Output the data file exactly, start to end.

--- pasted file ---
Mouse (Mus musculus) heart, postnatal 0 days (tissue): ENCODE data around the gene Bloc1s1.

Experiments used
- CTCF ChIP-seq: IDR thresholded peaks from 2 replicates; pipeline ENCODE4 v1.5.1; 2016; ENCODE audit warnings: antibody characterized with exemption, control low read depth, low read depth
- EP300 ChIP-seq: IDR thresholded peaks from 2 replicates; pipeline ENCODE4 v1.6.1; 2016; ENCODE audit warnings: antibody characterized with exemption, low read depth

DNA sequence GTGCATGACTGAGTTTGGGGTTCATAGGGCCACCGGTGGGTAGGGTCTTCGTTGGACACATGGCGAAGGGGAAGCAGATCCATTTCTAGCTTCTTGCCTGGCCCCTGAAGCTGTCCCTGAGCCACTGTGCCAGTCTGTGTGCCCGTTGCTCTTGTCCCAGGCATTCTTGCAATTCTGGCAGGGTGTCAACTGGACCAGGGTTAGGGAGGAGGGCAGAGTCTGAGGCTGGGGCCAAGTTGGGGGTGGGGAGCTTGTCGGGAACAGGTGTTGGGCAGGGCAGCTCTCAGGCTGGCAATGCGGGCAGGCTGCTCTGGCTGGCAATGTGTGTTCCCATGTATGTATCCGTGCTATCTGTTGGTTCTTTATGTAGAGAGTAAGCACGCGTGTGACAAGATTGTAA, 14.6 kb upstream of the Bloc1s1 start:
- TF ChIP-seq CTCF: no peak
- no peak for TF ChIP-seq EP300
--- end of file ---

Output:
Mouse (Mus musculus) heart, postnatal 0 days (tissue): ENCODE data around the gene Bloc1s1.

Experiments used
- CTCF ChIP-seq: IDR thresholded peaks from 2 replicates; pipeline ENCODE4 v1.5.1; 2016; ENCODE audit warnings: antibody characterized with exemption, control low read depth, low read depth
- EP300 ChIP-seq: IDR thresholded peaks from 2 replicates; pipeline ENCODE4 v1.6.1; 2016; ENCODE audit warnings: antibody characterized with exemption, low read depth

DNA sequence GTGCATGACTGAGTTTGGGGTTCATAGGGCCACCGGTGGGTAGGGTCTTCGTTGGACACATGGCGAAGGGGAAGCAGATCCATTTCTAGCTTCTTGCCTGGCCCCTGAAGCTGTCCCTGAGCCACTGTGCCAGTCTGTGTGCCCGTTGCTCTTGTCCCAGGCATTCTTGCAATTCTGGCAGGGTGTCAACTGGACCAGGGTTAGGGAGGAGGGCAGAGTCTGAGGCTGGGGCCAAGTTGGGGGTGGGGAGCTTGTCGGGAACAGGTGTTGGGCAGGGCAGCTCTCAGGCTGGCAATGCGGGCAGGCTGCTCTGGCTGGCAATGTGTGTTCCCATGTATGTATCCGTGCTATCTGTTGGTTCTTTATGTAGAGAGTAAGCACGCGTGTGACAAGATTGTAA, 14.6 kb upstream of the Bloc1s1 start:
- TF ChIP-seq CTCF: no peak
- no peak for TF ChIP-seq EP300